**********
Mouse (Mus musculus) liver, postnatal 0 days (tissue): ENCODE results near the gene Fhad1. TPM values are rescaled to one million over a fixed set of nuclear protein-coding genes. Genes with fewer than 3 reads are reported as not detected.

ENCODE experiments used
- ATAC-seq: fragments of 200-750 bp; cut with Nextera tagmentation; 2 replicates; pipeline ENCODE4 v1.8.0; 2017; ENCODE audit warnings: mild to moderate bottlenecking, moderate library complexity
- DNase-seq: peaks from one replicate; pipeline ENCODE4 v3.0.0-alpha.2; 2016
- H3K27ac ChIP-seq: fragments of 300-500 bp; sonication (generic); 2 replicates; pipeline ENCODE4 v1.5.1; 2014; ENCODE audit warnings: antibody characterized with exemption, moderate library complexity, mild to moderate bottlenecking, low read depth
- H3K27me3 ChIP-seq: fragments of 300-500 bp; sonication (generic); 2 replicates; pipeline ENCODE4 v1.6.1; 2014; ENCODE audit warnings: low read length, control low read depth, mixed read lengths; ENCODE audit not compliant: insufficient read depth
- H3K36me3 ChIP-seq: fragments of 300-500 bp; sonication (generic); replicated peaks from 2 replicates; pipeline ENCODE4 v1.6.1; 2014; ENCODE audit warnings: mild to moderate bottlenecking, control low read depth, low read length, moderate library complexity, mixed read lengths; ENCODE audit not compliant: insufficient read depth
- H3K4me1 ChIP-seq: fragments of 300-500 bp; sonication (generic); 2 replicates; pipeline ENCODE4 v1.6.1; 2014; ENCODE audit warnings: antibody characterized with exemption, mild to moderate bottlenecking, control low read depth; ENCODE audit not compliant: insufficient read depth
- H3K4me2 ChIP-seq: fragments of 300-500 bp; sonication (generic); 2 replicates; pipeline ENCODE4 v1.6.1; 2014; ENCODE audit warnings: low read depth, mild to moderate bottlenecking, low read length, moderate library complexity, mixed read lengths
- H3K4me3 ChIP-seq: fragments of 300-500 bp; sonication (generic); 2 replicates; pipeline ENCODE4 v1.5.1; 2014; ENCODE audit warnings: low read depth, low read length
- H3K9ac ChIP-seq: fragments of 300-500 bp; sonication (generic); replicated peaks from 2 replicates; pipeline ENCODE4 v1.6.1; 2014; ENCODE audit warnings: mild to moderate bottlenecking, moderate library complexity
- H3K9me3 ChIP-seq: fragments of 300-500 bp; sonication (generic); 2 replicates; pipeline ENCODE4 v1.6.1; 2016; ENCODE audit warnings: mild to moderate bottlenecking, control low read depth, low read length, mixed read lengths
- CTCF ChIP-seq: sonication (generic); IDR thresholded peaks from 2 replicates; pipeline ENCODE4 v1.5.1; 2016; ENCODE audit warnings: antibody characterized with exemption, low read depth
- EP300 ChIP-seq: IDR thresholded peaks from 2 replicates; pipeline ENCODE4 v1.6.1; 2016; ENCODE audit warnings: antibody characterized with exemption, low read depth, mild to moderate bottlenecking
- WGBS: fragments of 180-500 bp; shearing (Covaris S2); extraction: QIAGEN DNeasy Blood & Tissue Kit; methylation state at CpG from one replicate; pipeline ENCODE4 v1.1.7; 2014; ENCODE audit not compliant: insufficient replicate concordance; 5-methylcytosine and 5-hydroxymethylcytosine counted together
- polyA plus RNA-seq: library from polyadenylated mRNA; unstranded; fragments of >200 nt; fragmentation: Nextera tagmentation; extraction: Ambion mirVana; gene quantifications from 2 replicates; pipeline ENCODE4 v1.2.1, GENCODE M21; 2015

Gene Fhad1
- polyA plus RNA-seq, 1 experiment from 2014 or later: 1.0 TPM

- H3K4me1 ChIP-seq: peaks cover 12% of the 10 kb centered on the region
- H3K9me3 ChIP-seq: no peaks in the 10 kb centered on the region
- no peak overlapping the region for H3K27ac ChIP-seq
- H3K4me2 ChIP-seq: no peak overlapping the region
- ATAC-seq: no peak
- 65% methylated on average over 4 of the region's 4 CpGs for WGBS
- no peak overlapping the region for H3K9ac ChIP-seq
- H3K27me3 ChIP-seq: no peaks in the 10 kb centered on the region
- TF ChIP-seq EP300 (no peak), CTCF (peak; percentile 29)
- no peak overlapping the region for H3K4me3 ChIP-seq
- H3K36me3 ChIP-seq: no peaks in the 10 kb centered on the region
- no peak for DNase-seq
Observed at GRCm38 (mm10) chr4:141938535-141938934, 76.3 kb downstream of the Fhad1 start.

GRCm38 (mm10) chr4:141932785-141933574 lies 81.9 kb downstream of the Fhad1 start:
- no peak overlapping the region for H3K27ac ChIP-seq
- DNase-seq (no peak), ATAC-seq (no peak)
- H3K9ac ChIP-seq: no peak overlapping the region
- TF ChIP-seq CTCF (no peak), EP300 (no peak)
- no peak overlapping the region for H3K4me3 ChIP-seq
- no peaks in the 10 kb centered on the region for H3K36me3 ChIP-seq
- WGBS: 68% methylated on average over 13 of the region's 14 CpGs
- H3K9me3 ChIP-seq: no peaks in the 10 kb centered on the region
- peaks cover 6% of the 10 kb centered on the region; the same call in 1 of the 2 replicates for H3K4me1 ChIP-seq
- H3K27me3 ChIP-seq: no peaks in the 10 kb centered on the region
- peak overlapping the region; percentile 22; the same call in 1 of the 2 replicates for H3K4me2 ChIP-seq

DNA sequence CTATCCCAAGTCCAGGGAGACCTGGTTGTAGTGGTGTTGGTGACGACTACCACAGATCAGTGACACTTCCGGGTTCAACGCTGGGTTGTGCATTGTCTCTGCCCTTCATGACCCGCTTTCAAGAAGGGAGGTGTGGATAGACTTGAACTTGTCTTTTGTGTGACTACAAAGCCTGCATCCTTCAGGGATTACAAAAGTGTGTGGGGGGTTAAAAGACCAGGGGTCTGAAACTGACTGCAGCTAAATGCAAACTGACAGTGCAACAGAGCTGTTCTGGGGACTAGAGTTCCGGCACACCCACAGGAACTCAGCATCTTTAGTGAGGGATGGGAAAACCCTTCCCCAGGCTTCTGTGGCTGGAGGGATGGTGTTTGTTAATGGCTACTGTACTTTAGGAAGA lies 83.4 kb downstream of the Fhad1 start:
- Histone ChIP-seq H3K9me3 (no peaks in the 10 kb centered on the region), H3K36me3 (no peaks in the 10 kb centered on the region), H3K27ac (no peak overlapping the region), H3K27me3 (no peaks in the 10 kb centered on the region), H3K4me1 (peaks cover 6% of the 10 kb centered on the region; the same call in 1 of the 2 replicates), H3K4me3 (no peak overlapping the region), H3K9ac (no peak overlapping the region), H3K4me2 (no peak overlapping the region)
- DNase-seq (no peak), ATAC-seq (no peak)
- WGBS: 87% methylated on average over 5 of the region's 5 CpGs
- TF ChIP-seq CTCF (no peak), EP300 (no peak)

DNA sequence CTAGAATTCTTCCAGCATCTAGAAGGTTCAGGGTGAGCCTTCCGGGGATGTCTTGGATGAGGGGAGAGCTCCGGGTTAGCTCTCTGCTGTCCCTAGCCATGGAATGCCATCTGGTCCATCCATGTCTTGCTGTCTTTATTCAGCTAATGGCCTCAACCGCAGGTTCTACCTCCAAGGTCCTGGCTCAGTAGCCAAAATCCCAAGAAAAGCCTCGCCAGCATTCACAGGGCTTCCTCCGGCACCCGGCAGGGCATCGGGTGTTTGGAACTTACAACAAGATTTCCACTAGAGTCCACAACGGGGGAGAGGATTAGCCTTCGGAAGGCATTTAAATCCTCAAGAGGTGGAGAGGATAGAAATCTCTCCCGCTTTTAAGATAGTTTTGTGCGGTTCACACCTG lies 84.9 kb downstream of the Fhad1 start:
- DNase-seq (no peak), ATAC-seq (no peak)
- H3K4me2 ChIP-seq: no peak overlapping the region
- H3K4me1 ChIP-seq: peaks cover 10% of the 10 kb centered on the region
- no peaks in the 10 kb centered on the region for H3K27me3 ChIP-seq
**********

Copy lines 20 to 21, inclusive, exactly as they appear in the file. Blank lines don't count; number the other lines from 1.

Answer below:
- H3K9me3 ChIP-seq: no peaks in the 10 kb centered on the region
- no peak overlapping the region for H3K27ac ChIP-seq